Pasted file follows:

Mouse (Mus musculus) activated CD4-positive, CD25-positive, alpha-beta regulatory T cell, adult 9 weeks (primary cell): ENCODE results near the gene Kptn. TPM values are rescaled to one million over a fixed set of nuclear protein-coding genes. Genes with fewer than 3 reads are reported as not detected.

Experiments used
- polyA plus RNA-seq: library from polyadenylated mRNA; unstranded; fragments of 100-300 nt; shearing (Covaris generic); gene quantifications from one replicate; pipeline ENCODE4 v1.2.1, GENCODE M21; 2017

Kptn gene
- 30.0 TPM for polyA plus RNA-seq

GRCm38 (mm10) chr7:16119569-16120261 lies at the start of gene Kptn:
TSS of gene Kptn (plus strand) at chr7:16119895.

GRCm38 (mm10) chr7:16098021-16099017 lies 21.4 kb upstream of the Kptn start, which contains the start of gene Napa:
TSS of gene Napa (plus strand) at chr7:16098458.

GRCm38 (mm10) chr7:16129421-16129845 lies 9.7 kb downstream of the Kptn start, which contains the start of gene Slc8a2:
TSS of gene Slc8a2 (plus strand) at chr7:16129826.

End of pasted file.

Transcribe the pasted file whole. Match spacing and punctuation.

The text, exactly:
Mouse (Mus musculus) activated CD4-positive, CD25-positive, alpha-beta regulatory T cell, adult 9 weeks (primary cell): ENCODE results near the gene Kptn. TPM values are rescaled to one million over a fixed set of nuclear protein-coding genes. Genes with fewer than 3 reads are reported as not detected.

Experiments used
- polyA plus RNA-seq: library from polyadenylated mRNA; unstranded; fragments of 100-300 nt; shearing (Covaris generic); gene quantifications from one replicate; pipeline ENCODE4 v1.2.1, GENCODE M21; 2017

Kptn gene
- 30.0 TPM for polyA plus RNA-seq

GRCm38 (mm10) chr7:16119569-16120261 lies at the start of gene Kptn:
TSS of gene Kptn (plus strand) at chr7:16119895.

GRCm38 (mm10) chr7:16098021-16099017 lies 21.4 kb upstream of the Kptn start, which contains the start of gene Napa:
TSS of gene Napa (plus strand) at chr7:16098458.

GRCm38 (mm10) chr7:16129421-16129845 lies 9.7 kb downstream of the Kptn start, which contains the start of gene Slc8a2:
TSS of gene Slc8a2 (plus strand) at chr7:16129826.